Ramona's Home is still available on Kindle! What? You didn't get yours yet?
What's in Ramona —
Ramona Schuyler — fifty-ish, a child of the late Sixties — returns to her home town of Wharton as its police chief. When the story begins, Ramona has been back in Wharton for about a year, but she’s been isolated in the town — by her choice. She doesn’t connect with old friends or get out much.
Her isolation ends when she’s called to the scene of an apparent suicide. Judge Ogden, the father of her old best friend Betty Ogden, has hanged himself. As Ramona looks into the Judge’s death, she discovers a whole web of small town corruption, and untangling that web brings her back into contact with old acquaintances and — finally — Betty Ogden.
As the story progresses, the reader is shown two Ramona Schuylers — the tough cop and the woman. Ramona the tough cop is willing to break bones and bend laws in her search for the roots of Wharton’s corruption. Ramona the woman is haunted by her past and troubled by the present.
To solve her mystery, Ramona must integrate the cop and the woman and resolve the loose ends of her life.
Check out Ramona on Kindle!
" ... a hot-wired, coming-of-age odyssey about a teen-age girl whose sexual awakening coincides with a growing awareness that the adults in her life are a pathetic group [of] emotional phonies. Her parents and teachers seem morally and intellectually inept, allowing cruelty to go unpunished and hypocrisy unchallenged. This short novel [,] set in a small town during the early ’60s [,] will annoy as many readers as it satisfies. The sex is explicit and energetic. Marjorie is willing to experiment, and her experiments are sure to offend anyone with a narrow sexual perspective. It’s a light, humorous story with a marshmallow-crude undertow that will suck some in and spit others out."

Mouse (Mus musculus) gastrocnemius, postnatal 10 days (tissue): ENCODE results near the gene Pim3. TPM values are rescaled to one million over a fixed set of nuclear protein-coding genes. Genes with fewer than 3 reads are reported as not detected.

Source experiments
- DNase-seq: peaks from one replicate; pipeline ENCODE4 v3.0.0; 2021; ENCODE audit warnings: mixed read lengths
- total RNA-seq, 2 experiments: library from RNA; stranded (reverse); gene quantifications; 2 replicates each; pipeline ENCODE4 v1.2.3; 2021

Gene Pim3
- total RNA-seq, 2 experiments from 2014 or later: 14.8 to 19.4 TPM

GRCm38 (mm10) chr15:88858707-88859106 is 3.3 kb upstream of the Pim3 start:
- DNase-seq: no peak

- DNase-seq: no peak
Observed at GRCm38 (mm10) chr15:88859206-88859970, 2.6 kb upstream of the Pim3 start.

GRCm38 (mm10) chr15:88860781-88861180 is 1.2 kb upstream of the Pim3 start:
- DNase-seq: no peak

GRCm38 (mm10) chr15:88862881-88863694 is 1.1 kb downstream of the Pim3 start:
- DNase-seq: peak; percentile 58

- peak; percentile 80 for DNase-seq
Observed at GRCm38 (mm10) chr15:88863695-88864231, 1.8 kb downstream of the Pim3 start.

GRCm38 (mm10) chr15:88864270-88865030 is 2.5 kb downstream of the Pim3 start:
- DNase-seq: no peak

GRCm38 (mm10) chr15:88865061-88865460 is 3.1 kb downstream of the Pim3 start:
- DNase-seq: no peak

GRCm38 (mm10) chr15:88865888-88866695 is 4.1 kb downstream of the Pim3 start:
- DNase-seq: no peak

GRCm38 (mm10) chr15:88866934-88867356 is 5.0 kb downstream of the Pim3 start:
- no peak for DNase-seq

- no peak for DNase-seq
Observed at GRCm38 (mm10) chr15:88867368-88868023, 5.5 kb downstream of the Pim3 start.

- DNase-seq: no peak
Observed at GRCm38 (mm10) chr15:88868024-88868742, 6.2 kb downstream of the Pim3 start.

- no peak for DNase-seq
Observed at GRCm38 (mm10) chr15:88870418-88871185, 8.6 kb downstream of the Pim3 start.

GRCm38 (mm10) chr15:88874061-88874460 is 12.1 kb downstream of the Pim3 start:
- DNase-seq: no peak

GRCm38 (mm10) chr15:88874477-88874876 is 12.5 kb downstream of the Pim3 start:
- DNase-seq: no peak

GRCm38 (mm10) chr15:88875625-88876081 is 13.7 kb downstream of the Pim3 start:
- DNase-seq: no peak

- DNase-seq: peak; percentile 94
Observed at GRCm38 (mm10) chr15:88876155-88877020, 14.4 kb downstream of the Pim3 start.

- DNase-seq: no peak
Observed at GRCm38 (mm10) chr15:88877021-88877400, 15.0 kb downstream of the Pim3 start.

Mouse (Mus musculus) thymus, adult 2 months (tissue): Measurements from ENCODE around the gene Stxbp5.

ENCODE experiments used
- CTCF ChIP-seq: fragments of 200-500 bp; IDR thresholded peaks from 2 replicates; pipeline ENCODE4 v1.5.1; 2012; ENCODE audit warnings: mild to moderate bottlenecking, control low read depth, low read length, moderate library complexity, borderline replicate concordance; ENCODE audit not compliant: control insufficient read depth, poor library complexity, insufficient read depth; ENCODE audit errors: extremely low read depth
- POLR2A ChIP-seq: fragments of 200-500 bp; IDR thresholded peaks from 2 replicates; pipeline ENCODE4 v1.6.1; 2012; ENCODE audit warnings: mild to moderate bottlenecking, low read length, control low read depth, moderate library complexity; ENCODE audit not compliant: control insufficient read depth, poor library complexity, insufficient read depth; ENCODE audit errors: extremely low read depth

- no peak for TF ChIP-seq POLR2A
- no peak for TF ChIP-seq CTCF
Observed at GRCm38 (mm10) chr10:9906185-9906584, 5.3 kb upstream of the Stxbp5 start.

— R.A. Walker, Williamsport Sun-Gazette (2002)
"I was a little taken aback by this book, but I'm not sure why. I guess I expected a simple coming of age yarn with a fair amount of adolescent angst, parental domination and lots of yelling, kind of like the atmosphere around my house when I was Marjorie's post-pubescent age. But Lawrence Bassett's character Marjorie has quite a bit more curiosity and guts about her sexual experimentation than I ever did. (My mother would be so proud.) Marjorie is having an identity crisis and, no matter what, no matter "who" everyone tells her she should be, Marjorie is determined to figure life out for herself, on her own terms and by doing whatever it takes ... I found myself wanting more from Marjorie. On deeper scrutiny, I wondered if that was the author's point. The secondary characters all want something more from Marjorie, too. Her parents want her to be a good girl and dress appropriately, her friends want her to fit into their friend mold, her boyfriend wants her to be available, but only on his terms. Maybe that's the point. Decide for yourself. And see if you have unanswered questions when you're done."
— Julia Schuster, emeraldcoast.com (2003)
Possum Love and Other Poems (2005)
When I'm touring schools with my "got poetry?" programs, someone will sometimes ask how I got to be a poet. "I started writing poetry to impress the girls in seventh grade," I answer, and then I tell her or him that it wasn't until I saw the girls flocking around the basketball players that I realized I had made a terrible mistake. It was basketball, not poetry, that got the girls. But that was then, and in another country, as they say. I still can't make an easy layup and the simplest defensive moves on a basketball court are still beyond me, but I've spent the better part of the past fifty years working at my poetry. The thirty-four poems in Possum Love and Other Poems were written between the late Seventies and late 2003 and represent, if nothing else, why I never learned the pick and roll.
SORRY, OUT OF PRINT!
From the creak of pond ice to the buzz of summer bees, the new poems in this collection celebrate the life and landscape of Pennsylvania's Northern Tier.